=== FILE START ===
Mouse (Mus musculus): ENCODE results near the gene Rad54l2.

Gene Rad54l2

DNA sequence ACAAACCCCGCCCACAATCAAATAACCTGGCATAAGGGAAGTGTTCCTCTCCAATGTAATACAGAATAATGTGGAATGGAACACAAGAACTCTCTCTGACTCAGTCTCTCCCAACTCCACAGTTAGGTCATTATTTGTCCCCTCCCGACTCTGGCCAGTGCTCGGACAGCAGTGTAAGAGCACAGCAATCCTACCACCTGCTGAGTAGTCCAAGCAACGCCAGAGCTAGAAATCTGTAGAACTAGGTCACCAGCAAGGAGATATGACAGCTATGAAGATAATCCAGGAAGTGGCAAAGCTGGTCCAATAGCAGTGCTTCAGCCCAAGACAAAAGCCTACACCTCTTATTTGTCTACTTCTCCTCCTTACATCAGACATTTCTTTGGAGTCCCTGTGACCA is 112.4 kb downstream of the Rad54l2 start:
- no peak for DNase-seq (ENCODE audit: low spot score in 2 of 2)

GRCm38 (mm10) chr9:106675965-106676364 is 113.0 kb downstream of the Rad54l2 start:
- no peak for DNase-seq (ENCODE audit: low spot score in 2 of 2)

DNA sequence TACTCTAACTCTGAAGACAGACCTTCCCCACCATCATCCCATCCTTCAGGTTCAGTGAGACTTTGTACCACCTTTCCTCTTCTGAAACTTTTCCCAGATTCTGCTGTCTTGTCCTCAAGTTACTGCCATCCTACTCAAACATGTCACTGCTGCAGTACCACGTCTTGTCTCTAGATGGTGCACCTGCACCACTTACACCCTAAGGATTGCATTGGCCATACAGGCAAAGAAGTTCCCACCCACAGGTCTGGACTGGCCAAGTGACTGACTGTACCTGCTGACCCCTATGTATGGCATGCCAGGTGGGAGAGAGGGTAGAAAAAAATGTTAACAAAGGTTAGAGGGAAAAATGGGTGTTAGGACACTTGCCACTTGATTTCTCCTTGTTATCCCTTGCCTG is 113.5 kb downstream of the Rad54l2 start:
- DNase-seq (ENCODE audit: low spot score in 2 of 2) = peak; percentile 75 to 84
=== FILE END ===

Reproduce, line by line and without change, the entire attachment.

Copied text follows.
Mouse (Mus musculus): ENCODE results near the gene Rad54l2.

Gene Rad54l2

DNA sequence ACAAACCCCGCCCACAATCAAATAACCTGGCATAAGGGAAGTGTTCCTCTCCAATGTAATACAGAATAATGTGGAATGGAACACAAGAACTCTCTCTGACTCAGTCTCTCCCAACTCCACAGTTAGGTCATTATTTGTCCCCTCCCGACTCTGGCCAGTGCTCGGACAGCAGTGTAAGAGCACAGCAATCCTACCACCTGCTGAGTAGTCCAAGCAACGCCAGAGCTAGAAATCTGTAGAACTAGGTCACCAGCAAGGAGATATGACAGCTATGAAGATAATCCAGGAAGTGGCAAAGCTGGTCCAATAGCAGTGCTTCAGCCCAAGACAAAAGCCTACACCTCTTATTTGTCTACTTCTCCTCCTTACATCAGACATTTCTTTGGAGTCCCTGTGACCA is 112.4 kb downstream of the Rad54l2 start:
- no peak for DNase-seq (ENCODE audit: low spot score in 2 of 2)

GRCm38 (mm10) chr9:106675965-106676364 is 113.0 kb downstream of the Rad54l2 start:
- no peak for DNase-seq (ENCODE audit: low spot score in 2 of 2)

DNA sequence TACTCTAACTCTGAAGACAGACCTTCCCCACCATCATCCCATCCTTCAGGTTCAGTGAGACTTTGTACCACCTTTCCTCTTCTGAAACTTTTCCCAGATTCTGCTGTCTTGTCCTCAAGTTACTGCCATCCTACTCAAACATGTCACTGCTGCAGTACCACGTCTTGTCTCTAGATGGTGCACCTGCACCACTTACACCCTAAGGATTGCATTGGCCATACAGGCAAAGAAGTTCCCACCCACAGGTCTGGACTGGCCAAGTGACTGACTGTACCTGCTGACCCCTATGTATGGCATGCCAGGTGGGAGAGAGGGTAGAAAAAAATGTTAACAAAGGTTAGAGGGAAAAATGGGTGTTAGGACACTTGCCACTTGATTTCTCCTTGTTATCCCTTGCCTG is 113.5 kb downstream of the Rad54l2 start:
- DNase-seq (ENCODE audit: low spot score in 2 of 2) = peak; percentile 75 to 84